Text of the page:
Photographic Recording Device

Photographic Recording Device

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In this large device, a photographic plate moves past a slot through which a beam of light is directed by the movable elements of an instrument. The device was undoubtedly made for Samuel Pierpont Langley, the third Secretary of the Smithsonian Institution and founding Director of the Smithsonian Astrophysical Observatory. Also involved in this project was Thomas Smilie (1843-1917), the U.S. National Museum photographer who was remembered as having been “of the greatest assistance to the late Secretary Langley when he first introduced photographic recording with the bolometer for mapping the infra-red solar spectrum, and later when investigating the flight of soaring birds.”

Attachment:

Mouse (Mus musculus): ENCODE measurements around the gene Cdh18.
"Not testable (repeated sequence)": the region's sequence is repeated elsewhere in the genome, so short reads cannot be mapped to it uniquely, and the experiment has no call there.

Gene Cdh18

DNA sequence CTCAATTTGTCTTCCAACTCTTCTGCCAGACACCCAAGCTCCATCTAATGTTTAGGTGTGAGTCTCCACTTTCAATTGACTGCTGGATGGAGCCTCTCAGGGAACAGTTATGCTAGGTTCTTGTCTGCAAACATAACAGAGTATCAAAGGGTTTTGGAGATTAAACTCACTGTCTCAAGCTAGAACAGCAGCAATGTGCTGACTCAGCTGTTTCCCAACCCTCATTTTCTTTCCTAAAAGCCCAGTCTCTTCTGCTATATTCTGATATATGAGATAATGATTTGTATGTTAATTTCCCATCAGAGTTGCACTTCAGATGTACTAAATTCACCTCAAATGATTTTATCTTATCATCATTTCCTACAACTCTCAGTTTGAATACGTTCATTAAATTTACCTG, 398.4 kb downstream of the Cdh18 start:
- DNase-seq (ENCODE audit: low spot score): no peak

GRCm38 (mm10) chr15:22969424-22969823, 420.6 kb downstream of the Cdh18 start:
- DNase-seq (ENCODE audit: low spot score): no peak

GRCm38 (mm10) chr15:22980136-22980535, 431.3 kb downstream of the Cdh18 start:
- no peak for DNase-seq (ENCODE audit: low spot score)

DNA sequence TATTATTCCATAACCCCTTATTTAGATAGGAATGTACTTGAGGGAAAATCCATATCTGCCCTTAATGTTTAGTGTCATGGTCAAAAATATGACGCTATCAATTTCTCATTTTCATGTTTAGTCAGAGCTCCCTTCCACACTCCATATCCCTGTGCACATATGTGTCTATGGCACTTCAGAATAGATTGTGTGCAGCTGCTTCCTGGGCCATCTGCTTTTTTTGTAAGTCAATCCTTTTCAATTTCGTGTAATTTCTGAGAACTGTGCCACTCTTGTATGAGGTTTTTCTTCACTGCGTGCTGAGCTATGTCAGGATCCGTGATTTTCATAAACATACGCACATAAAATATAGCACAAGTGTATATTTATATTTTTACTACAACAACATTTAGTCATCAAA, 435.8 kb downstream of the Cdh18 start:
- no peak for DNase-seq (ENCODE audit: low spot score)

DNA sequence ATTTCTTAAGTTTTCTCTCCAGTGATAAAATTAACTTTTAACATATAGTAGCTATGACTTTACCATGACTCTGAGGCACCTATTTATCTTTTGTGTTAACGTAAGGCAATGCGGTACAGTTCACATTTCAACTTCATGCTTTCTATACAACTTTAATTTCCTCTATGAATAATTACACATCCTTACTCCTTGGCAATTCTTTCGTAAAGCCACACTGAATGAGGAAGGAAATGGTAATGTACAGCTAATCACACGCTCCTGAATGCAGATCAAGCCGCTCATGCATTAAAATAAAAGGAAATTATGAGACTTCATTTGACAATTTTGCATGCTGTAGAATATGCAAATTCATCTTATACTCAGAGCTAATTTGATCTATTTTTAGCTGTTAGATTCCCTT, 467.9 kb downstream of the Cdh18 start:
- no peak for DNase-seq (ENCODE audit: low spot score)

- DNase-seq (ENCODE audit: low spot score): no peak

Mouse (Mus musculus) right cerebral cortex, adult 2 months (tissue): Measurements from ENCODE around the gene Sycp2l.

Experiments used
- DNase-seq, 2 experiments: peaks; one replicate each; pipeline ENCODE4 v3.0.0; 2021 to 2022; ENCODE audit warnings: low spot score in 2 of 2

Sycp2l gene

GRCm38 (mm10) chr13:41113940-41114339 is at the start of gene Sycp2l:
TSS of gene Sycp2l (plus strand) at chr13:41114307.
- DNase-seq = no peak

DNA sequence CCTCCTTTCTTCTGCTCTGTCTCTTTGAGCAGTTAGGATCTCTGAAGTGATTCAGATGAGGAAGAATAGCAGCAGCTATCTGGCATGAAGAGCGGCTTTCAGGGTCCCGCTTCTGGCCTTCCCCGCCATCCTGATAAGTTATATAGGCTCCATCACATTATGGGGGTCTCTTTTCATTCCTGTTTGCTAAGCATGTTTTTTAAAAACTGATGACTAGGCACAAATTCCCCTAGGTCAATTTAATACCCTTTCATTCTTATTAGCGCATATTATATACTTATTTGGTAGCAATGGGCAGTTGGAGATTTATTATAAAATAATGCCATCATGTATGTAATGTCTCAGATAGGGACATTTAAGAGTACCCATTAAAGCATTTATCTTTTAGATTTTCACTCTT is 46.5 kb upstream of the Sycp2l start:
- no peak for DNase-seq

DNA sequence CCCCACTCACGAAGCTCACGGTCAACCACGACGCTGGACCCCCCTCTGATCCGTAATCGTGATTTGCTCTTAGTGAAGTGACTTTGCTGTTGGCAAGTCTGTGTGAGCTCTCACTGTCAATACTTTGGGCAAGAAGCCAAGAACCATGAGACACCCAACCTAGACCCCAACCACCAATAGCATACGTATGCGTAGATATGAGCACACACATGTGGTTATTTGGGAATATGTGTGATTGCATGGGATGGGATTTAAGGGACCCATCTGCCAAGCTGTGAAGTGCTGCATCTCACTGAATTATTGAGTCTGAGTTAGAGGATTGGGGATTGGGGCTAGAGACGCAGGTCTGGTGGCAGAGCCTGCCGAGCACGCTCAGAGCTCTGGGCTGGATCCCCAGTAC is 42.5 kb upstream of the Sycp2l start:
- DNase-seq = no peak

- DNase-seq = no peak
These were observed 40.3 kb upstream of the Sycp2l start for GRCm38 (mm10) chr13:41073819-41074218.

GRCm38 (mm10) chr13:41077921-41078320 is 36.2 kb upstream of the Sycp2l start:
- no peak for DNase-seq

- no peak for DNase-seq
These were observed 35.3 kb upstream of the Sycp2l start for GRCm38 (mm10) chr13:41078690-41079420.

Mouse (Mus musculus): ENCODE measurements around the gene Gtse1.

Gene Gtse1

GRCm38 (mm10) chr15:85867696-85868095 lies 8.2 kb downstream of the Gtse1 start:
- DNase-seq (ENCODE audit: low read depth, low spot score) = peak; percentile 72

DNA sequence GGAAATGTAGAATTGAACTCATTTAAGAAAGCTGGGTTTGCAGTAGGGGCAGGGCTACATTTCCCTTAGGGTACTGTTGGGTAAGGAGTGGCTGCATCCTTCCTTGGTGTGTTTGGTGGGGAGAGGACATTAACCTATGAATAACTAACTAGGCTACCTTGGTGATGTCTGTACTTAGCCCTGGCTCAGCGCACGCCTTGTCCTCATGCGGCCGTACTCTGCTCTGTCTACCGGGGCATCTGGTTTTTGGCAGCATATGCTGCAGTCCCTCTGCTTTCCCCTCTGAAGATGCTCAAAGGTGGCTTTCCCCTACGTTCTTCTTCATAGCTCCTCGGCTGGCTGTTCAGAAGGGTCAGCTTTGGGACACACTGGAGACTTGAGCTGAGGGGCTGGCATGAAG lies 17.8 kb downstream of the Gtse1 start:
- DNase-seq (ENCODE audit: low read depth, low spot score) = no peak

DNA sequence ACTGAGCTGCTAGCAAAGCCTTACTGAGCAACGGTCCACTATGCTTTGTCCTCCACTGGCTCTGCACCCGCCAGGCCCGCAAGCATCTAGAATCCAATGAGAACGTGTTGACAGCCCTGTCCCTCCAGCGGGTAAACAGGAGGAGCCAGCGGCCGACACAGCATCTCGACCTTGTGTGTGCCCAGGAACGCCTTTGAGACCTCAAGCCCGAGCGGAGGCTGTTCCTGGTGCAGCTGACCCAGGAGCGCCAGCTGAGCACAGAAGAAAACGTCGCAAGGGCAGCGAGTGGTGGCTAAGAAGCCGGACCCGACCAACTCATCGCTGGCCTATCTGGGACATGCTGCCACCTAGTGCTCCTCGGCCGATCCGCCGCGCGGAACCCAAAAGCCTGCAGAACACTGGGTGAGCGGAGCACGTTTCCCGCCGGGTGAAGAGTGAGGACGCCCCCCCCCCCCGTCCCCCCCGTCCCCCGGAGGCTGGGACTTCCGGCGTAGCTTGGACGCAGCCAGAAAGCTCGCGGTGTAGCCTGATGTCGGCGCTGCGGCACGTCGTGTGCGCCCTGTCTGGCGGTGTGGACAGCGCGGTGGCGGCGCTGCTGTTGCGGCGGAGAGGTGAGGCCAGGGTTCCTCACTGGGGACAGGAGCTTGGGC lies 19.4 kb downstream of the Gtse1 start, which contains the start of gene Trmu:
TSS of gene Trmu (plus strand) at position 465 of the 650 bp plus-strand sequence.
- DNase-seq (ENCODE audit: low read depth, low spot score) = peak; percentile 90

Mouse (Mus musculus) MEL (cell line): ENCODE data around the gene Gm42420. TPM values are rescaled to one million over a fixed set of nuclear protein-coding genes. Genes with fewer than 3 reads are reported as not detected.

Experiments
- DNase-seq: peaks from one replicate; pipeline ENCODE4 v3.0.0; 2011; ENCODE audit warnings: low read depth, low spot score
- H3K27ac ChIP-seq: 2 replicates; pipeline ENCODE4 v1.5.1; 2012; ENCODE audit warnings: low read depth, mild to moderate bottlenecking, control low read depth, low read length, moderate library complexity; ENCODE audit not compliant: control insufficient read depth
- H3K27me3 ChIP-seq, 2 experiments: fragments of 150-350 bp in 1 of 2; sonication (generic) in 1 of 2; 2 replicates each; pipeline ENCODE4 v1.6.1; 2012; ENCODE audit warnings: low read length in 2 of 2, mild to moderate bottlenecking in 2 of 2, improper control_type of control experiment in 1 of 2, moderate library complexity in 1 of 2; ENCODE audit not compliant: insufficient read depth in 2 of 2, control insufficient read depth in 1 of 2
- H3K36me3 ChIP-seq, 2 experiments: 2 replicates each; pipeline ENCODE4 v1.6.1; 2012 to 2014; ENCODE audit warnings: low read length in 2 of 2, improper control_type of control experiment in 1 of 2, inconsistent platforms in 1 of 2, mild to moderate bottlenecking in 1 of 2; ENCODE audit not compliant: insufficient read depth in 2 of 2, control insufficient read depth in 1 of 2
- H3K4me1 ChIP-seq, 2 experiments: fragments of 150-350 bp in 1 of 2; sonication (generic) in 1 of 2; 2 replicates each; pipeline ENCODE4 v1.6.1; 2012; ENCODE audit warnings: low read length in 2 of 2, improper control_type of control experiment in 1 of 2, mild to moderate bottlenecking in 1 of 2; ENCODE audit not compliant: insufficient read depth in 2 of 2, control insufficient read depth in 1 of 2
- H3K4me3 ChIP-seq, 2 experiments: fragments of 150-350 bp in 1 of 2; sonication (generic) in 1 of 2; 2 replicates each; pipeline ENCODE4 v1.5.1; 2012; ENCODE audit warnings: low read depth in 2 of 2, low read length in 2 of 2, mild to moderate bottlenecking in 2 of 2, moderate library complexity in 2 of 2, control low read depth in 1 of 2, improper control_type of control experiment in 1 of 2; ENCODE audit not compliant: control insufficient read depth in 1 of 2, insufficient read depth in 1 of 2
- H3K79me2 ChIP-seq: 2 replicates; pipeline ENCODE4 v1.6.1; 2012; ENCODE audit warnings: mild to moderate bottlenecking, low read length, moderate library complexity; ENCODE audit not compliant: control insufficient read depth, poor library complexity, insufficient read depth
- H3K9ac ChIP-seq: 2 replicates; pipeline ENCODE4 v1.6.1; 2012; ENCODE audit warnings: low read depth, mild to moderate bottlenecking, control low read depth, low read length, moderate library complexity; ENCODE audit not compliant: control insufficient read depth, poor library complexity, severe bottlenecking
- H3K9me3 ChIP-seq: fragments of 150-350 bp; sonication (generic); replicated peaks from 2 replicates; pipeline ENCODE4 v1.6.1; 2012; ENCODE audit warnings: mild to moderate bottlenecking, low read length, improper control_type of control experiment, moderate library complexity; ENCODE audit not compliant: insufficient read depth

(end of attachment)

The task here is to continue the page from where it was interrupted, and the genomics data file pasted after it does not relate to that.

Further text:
Ref: “Death of Dr. Thomas W. Smilie,” The Photographic Journal 54 (1917): 166.
Currently not on view
Object Name
photographic recording device
overall: 62 5/8 in x 16 in x 9 in; 159.0675 cm x 40.64 cm x 22.86 cm
overall: 26 1/2 in x 16 in x 9 in; 67.31 cm x 40.64 cm x 22.86 cm
ID Number
catalog number
accession number
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Medicine and Science: Physical Sciences
Data Source
National Museum of American History
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